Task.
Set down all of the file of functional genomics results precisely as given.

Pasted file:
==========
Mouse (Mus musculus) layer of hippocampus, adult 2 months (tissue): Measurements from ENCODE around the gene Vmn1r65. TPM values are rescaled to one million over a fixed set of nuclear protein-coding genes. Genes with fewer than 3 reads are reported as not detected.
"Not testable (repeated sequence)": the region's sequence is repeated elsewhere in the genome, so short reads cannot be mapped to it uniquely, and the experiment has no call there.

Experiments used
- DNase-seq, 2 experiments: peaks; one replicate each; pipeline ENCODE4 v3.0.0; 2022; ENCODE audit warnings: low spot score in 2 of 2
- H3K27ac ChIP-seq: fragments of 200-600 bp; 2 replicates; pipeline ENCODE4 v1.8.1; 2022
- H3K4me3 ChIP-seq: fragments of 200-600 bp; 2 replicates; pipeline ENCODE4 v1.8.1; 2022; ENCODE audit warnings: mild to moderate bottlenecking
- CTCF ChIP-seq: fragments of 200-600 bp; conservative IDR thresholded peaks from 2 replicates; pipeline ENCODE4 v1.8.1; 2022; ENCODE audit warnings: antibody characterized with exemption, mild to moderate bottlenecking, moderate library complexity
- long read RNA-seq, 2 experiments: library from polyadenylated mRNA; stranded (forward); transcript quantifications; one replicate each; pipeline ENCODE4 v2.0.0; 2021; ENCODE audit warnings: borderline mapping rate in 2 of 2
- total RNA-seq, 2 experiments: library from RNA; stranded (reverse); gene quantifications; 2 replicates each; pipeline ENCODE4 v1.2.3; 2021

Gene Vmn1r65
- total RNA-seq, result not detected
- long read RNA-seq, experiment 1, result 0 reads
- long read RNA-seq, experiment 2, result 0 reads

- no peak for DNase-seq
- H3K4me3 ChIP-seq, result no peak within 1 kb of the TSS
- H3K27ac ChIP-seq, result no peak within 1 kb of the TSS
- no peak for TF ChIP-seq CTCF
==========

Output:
Mouse (Mus musculus) layer of hippocampus, adult 2 months (tissue): Measurements from ENCODE around the gene Vmn1r65. TPM values are rescaled to one million over a fixed set of nuclear protein-coding genes. Genes with fewer than 3 reads are reported as not detected.
"Not testable (repeated sequence)": the region's sequence is repeated elsewhere in the genome, so short reads cannot be mapped to it uniquely, and the experiment has no call there.

Experiments used
- DNase-seq, 2 experiments: peaks; one replicate each; pipeline ENCODE4 v3.0.0; 2022; ENCODE audit warnings: low spot score in 2 of 2
- H3K27ac ChIP-seq: fragments of 200-600 bp; 2 replicates; pipeline ENCODE4 v1.8.1; 2022
- H3K4me3 ChIP-seq: fragments of 200-600 bp; 2 replicates; pipeline ENCODE4 v1.8.1; 2022; ENCODE audit warnings: mild to moderate bottlenecking
- CTCF ChIP-seq: fragments of 200-600 bp; conservative IDR thresholded peaks from 2 replicates; pipeline ENCODE4 v1.8.1; 2022; ENCODE audit warnings: antibody characterized with exemption, mild to moderate bottlenecking, moderate library complexity
- long read RNA-seq, 2 experiments: library from polyadenylated mRNA; stranded (forward); transcript quantifications; one replicate each; pipeline ENCODE4 v2.0.0; 2021; ENCODE audit warnings: borderline mapping rate in 2 of 2
- total RNA-seq, 2 experiments: library from RNA; stranded (reverse); gene quantifications; 2 replicates each; pipeline ENCODE4 v1.2.3; 2021

Gene Vmn1r65
- total RNA-seq, result not detected
- long read RNA-seq, experiment 1, result 0 reads
- long read RNA-seq, experiment 2, result 0 reads

- no peak for DNase-seq
- H3K4me3 ChIP-seq, result no peak within 1 kb of the TSS
- H3K27ac ChIP-seq, result no peak within 1 kb of the TSS
- no peak for TF ChIP-seq CTCF